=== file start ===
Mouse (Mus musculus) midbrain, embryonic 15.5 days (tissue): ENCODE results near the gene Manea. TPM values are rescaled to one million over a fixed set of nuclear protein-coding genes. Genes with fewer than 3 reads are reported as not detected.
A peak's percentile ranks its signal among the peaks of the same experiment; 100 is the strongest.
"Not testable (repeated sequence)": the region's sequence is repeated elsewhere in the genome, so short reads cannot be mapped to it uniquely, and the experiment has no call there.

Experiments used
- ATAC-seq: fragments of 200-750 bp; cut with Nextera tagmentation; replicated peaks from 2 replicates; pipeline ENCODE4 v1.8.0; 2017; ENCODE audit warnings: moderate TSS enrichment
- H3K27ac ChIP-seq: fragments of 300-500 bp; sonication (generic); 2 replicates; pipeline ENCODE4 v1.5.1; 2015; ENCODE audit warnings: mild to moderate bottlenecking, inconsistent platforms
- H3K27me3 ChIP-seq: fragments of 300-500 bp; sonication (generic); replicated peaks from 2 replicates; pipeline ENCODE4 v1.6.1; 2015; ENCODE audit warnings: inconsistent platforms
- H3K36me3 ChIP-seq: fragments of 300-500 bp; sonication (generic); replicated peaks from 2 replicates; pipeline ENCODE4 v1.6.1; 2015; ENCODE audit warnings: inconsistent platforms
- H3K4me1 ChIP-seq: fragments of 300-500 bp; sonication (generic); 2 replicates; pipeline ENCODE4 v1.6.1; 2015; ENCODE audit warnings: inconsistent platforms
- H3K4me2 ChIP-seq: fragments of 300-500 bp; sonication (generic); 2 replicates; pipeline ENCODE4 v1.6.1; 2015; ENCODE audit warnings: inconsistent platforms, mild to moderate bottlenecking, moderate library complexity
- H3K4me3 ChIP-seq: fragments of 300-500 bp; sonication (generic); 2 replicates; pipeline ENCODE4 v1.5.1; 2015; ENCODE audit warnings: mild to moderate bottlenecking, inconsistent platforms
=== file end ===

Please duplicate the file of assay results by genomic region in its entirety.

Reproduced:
Mouse (Mus musculus) midbrain, embryonic 15.5 days (tissue): ENCODE results near the gene Manea. TPM values are rescaled to one million over a fixed set of nuclear protein-coding genes. Genes with fewer than 3 reads are reported as not detected.
A peak's percentile ranks its signal among the peaks of the same experiment; 100 is the strongest.
"Not testable (repeated sequence)": the region's sequence is repeated elsewhere in the genome, so short reads cannot be mapped to it uniquely, and the experiment has no call there.

Experiments used
- ATAC-seq: fragments of 200-750 bp; cut with Nextera tagmentation; replicated peaks from 2 replicates; pipeline ENCODE4 v1.8.0; 2017; ENCODE audit warnings: moderate TSS enrichment
- H3K27ac ChIP-seq: fragments of 300-500 bp; sonication (generic); 2 replicates; pipeline ENCODE4 v1.5.1; 2015; ENCODE audit warnings: mild to moderate bottlenecking, inconsistent platforms
- H3K27me3 ChIP-seq: fragments of 300-500 bp; sonication (generic); replicated peaks from 2 replicates; pipeline ENCODE4 v1.6.1; 2015; ENCODE audit warnings: inconsistent platforms
- H3K36me3 ChIP-seq: fragments of 300-500 bp; sonication (generic); replicated peaks from 2 replicates; pipeline ENCODE4 v1.6.1; 2015; ENCODE audit warnings: inconsistent platforms
- H3K4me1 ChIP-seq: fragments of 300-500 bp; sonication (generic); 2 replicates; pipeline ENCODE4 v1.6.1; 2015; ENCODE audit warnings: inconsistent platforms
- H3K4me2 ChIP-seq: fragments of 300-500 bp; sonication (generic); 2 replicates; pipeline ENCODE4 v1.6.1; 2015; ENCODE audit warnings: inconsistent platforms, mild to moderate bottlenecking, moderate library complexity
- H3K4me3 ChIP-seq: fragments of 300-500 bp; sonication (generic); 2 replicates; pipeline ENCODE4 v1.5.1; 2015; ENCODE audit warnings: mild to moderate bottlenecking, inconsistent platforms